U.S. National Debt

George Chin |

Every year I feel it is important to highlight a growing problem that may impact standard of living in the United States.   The U.S. national debt is over $30 trillion and growing. While it is less of a problem for us then it is for our children, the U.S. debt has consequences for all of us. Countries that have balanced budgets tend to be more stable over the long-term.   The solution to the national debt? More taxes, less spending, or long-term higher inflation. Might it be that we are seeing inflation in someways is impacted by current debt levels? It might be the case.   The U.S. debt impacts how we invest monies as it does make us a bit more cautious on the overall economy. Let’s hope at some point in time those in power address this issue; it is important.  A recent article highlighted the U.S. debt. An excerpt is provided below.


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“America's growing debt is the result of simple math — each year, there is a mismatch between spending and revenues.

When the federal government spends more than it takes in, we have to borrow money to cover that annual deficit. And each year’s deficit adds to our growing national debt.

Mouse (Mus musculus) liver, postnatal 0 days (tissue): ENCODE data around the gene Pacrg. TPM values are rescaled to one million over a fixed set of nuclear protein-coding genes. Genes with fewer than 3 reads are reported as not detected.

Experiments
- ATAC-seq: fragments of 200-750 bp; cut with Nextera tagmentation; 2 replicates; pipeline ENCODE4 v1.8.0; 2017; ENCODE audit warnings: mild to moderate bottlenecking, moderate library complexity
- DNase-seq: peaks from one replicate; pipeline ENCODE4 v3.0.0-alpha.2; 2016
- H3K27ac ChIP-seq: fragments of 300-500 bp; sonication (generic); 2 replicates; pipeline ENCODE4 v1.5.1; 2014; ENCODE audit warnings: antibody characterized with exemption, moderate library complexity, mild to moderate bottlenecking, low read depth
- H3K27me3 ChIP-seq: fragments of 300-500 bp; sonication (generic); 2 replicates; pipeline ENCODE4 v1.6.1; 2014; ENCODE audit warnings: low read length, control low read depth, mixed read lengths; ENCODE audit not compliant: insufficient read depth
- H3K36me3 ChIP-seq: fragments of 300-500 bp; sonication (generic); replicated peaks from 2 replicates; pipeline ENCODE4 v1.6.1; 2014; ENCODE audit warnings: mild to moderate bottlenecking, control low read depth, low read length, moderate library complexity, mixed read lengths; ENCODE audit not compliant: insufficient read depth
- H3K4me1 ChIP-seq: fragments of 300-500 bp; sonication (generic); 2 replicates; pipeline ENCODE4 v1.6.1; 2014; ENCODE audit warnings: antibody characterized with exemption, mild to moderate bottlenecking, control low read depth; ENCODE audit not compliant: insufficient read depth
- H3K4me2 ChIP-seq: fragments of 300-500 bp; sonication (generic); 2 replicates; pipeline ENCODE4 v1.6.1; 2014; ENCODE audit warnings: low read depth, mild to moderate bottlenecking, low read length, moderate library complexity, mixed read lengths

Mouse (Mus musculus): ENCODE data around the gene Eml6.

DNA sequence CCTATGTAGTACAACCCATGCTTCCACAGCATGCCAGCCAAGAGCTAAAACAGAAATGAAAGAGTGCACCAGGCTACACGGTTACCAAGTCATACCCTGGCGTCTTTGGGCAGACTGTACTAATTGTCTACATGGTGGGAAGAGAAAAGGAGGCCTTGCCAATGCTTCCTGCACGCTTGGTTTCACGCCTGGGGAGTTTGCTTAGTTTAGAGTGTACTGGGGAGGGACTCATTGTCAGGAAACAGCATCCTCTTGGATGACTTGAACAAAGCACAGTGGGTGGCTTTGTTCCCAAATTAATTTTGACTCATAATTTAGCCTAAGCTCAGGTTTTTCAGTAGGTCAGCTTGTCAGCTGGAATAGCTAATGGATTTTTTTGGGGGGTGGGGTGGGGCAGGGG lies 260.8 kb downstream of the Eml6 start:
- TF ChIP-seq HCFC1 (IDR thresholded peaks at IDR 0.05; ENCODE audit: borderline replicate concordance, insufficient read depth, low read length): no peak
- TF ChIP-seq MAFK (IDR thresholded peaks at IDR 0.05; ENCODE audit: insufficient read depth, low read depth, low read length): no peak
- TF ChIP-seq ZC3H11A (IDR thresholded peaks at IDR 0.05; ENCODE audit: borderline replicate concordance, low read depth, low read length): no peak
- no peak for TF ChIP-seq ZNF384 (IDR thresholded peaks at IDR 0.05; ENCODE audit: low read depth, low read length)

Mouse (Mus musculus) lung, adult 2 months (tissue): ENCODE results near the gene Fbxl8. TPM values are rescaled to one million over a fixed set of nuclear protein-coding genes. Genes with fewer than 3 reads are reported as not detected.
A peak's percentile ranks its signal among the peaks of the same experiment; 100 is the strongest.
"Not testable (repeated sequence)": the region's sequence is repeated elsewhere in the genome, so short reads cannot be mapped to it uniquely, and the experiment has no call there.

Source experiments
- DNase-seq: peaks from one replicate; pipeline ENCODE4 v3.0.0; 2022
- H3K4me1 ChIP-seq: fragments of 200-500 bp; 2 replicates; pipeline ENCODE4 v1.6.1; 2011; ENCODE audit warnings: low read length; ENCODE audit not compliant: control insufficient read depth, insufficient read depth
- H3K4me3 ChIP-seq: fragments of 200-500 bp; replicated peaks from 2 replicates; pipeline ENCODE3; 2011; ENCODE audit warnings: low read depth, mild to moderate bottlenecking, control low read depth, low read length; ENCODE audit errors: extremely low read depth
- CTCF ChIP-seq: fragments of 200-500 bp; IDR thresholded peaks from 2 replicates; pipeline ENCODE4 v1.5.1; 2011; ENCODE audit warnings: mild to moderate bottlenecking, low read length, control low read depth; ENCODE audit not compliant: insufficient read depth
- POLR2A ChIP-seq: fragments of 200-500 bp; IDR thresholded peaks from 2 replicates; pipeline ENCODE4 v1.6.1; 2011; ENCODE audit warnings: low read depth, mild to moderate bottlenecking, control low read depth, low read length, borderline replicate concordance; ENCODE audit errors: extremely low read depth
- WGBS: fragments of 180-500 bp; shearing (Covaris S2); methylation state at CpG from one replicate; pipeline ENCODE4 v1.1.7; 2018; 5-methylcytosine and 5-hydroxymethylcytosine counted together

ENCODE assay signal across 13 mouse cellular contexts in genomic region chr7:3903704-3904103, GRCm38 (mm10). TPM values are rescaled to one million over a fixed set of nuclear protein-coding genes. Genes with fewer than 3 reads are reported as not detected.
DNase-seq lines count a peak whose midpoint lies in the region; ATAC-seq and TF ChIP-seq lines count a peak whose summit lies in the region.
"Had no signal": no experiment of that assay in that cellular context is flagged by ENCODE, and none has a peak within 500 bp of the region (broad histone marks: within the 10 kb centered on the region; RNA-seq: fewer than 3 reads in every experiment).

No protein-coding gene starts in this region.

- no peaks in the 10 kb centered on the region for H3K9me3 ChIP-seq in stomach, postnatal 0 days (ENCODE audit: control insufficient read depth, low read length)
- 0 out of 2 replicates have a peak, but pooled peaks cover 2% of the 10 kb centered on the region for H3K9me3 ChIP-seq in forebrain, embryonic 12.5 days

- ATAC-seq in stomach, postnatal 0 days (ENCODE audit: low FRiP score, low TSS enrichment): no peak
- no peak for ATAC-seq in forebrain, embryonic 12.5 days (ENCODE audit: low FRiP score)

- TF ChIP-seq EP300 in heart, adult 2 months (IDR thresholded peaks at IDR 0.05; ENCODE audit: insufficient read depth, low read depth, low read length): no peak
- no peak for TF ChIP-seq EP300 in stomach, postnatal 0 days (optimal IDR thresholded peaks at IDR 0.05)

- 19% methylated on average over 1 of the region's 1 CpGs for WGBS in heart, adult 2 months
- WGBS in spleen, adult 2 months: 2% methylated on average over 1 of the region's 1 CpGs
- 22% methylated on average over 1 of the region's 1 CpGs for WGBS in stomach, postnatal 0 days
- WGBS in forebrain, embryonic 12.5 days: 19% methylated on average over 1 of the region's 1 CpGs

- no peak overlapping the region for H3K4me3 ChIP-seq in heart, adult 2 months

Historically, our largest deficits were caused by increased spending around national emergencies like major wars or the Great Depression.

Today, our deficits are caused mainly by predictable structural factors: our aging baby-boom generation, rising healthcare costs, and a tax system that does not bring in enough money to pay for what the government has promised its citizens.

The coronavirus crisis has accelerated an already unsustainable fiscal trajectory, both because of its devastating effect on the economy and the necessary legislative response. Moving forward, it will be critical for America’s leaders to address our rising debt, and its structural factors, which are described below.

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